by Dionne Jackson Miller
(IPS) KINGSTON -- The multi-million dollar Caribbean shipping industry, necessary to the economic prosperity of the region's small island states, also has its negative side: the generation of tons of waste, which these countries are often ill-prepared to cope with.
The Caribbean has the 'most intensive maritime traffic in the world,' with some 50,000 ships and 14.5 million tourists visiting annually, according to the United Nations Environment Program (UNEP).
A typical cruise ship carries 3,000 passengers and produces between 400 and 1,200 cubic metres of watery waste daily, including waste from kitchens and showers, according to UNEP.
'They don't have the facilities to accept ship waste, and more importantly, lack the necessary resources and organizational structure to monitor ships," whether cargo or passenger vessels, Ian Blair, senior vice president of the Jamaican Port Authority, told Tierramerica.
There are major concerns related to the disposal of ship-generated garbage, oily bilge water (water accumulated in part of the ship's hull) and ballast water, which is taken in by ships to increase their stability and manoeuvrability while in transit.
Oily waste and garbage affect water quality and marine life, and ballast water carries into the region organisms from far-flung places, which can alter ecosystems and hurt biodiversity, Cowell Lyn, a consultant working on a rehabilitation project for Jamaica's Kingston Harbor, explained to Tierramerica.
Invasive species threaten the existence of endemic flora and fauna, that is, native species that are unique, not found in any other part of the world, and which are already threatened by deforestation and urbanization.
The Dominican Republic has recorded the presence of 186 invasive species, the largest number in the region, followed by Puerto Rico, with 182, and the Bahamas, with 159.
Passenger cruise ships also dump as much as 70 litres of dangerous waste a day into the sea. Toxins include photo processing chemicals, paints, solvents and batteries, which threaten animal and human life alike, as 70 percent of the Caribbean population lives in coastal areas.
The region is also affected by heavy oil tanker traffic. Several of the world's leading crude oil producers are in the Greater Caribbean area, including Venezuela, Mexico, Colombia and Trinidad and Tobago.
Petroleum often ends up dumped in the Caribbean waters, due to erratic waste management or to accidental spills.
Cuba's Havana Bay is the most polluted, with 1,200 milligrams of hydrocarbons per kilogram of dry sediment, while Jamaica's Kingston Harbour has 578 milligrams per kilo of dry sediment, according to UNEP.
The International Convention for the Prevention of Pollution from Ships (MARPOL 73/78 -- developed in 1973 and amended in 1978) regulates the disposal of oil, toxic substances, and garbage from ships.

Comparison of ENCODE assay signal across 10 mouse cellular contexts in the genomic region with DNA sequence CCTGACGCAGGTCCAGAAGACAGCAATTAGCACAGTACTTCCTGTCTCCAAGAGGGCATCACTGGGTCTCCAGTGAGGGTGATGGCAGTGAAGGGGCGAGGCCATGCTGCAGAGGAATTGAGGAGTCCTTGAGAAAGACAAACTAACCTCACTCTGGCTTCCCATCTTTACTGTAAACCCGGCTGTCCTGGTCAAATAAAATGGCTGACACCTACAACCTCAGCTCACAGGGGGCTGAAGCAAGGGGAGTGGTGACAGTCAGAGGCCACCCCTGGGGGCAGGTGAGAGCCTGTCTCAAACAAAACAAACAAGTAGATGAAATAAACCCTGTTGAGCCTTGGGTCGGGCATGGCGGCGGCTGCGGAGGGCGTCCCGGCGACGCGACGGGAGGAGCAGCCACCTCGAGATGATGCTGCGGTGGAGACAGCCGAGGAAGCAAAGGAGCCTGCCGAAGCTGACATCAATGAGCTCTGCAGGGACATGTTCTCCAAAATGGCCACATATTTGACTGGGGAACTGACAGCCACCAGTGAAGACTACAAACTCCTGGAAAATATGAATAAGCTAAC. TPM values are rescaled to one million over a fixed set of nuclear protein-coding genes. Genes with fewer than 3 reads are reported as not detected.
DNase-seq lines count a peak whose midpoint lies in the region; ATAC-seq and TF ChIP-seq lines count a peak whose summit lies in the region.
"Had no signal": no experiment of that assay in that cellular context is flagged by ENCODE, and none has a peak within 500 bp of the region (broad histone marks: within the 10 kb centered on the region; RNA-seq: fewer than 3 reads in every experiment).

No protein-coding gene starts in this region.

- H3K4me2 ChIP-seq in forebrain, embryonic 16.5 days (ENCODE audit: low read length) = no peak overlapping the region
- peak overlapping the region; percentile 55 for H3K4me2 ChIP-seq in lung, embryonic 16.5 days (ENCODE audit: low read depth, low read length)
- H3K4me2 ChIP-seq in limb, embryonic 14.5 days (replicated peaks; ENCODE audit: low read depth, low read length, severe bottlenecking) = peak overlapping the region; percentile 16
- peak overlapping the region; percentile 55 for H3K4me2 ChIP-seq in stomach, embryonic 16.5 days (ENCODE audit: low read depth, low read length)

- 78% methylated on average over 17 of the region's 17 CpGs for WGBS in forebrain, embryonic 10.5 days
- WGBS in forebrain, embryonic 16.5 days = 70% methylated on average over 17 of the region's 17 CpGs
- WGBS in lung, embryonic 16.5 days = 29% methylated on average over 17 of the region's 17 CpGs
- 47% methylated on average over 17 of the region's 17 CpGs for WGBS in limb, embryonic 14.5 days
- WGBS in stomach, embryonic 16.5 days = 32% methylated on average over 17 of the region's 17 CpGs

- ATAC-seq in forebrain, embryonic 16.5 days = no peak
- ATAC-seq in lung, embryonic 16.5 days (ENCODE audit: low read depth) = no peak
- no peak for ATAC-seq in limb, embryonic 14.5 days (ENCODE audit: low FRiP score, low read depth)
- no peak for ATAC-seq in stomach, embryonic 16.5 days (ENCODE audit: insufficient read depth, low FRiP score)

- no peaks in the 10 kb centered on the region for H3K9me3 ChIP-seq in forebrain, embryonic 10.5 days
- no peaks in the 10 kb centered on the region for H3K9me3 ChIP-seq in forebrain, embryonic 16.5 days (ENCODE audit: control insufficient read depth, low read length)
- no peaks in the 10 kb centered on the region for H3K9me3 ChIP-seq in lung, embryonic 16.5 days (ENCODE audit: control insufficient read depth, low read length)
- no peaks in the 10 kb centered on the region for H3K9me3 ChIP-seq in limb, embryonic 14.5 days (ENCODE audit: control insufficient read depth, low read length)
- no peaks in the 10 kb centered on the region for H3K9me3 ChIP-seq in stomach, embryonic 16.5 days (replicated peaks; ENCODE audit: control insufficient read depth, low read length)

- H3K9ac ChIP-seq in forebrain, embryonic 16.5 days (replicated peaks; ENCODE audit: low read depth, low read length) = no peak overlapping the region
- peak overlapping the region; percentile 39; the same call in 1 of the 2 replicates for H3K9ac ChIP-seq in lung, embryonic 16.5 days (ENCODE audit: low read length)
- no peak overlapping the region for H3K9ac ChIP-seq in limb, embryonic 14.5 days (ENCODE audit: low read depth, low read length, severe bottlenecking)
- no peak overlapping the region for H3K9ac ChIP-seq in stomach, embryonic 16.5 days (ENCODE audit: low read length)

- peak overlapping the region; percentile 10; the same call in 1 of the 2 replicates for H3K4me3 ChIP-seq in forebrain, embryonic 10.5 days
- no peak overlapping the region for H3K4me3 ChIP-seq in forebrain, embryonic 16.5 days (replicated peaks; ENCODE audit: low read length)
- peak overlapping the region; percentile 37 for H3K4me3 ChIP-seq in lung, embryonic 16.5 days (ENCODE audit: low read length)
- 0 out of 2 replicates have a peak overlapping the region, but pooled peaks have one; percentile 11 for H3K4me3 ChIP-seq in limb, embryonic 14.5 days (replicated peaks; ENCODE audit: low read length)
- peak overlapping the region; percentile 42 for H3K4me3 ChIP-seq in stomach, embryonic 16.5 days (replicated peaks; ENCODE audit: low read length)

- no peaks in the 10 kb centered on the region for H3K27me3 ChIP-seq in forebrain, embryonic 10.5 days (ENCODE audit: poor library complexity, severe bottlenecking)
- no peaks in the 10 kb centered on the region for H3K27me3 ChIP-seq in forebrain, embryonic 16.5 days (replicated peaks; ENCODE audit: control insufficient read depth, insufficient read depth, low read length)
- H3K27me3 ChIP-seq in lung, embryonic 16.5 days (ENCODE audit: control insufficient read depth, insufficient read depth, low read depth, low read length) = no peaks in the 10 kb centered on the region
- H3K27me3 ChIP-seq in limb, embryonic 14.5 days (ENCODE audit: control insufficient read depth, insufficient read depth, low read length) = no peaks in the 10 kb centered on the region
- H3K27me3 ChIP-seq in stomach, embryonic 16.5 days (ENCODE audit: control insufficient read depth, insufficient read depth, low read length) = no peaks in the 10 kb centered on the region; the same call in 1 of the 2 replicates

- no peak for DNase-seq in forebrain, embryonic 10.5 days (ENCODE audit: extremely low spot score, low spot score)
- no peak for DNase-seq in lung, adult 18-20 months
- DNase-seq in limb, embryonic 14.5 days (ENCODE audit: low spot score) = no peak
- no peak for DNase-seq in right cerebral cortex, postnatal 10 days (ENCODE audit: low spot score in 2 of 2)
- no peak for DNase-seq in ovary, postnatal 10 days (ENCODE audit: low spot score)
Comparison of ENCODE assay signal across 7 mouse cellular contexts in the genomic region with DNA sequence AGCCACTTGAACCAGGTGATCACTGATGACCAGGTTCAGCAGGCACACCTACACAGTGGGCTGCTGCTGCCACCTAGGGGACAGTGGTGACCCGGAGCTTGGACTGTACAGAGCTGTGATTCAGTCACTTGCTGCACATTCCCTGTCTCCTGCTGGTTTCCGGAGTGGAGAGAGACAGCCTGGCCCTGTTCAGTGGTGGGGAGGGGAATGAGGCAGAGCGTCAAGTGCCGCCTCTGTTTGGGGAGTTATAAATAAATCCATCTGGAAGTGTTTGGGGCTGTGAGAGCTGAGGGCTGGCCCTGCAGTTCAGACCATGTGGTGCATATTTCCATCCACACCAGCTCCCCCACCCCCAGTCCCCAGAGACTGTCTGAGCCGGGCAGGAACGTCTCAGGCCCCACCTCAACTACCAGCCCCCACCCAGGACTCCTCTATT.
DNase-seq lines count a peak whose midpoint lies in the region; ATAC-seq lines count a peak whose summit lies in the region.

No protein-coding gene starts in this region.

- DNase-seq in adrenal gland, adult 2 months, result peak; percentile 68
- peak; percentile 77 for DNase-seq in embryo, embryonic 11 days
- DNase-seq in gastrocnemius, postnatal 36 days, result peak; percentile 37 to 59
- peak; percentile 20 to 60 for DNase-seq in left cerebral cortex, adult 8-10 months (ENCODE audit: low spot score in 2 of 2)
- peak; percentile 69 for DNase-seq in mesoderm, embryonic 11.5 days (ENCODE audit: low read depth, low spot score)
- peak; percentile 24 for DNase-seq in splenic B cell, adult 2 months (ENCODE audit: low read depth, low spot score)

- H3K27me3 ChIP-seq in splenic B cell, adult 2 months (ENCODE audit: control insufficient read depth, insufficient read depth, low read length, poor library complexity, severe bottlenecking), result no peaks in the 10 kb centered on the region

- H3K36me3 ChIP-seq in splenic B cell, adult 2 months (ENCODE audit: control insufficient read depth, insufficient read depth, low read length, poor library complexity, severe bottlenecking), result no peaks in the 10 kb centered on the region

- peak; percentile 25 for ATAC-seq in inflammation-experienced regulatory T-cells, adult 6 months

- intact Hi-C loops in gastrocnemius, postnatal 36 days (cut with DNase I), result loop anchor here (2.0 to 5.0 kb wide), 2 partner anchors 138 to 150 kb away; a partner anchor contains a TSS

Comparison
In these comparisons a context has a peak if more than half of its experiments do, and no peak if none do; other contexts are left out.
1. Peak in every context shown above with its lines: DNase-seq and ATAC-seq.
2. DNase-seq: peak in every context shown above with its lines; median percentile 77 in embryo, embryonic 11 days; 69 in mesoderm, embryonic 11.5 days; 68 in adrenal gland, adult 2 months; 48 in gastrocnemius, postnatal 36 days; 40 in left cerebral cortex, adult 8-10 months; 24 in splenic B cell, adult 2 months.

Annex Five, which entered into force on December 31, 1988, governs the disposal of garbage and imposes a complete ban on the dumping into the sea of all forms of plastic.
A 1993 amendment designated the 'Wider Caribbean' as a vulnerable 'special area' with restrictions on how ships can deal with garbage disposal.
This designation has not yet come into force, however, because states have not advized the oversight body, the International Maritime Organization (IMO), as to whether adequate facilities exist to deal with ship generated waste.
'It may be that the systems are there but they have not been reported," IMO regional adviser Curtis Roach told Tierramerica.
IMO Secretary General Efthimios Mitropoulos urged Caribbean countries 'to redouble their efforts to ensure that the provisions of the Special Area status take effect without further delay,' during a regional seminar in Barbados last July,
The Wider Caribbean encompasses the region's islands and the coastal areas of the mainland Latin American countries, from Mexico to French Guyana, as well as El Salvador, even thought its shoreline is on the Pacific Ocean.
Its institutional manifestation is the Association of Caribbean States, created in 1994, with 25 independent states as full members, plus Aruba, Dutch Antilles and France (on behalf of Guadeloupe, French Guyana and Martinique).
According to Caribbean Environment Outlook, a publication prepared by the United Nations Development Program for the Jan. 10-14 Mauritius meeting of small island states, the nine-member Organization of Eastern Caribbean States (OECS) is reporting "harmonized policies and legislation for both shore and ship generated waste."
St. Lucia cites improved ship waste reception at major ports and marinas. And in Jamaica, extensive groundwork is now being done to establish a facility to dispose of ship generated garbage.
January 17, 2005 (http://www.albionmonitor.com) All Rights Reserved. Contact firstname.lastname@example.org for permission to use in any format.
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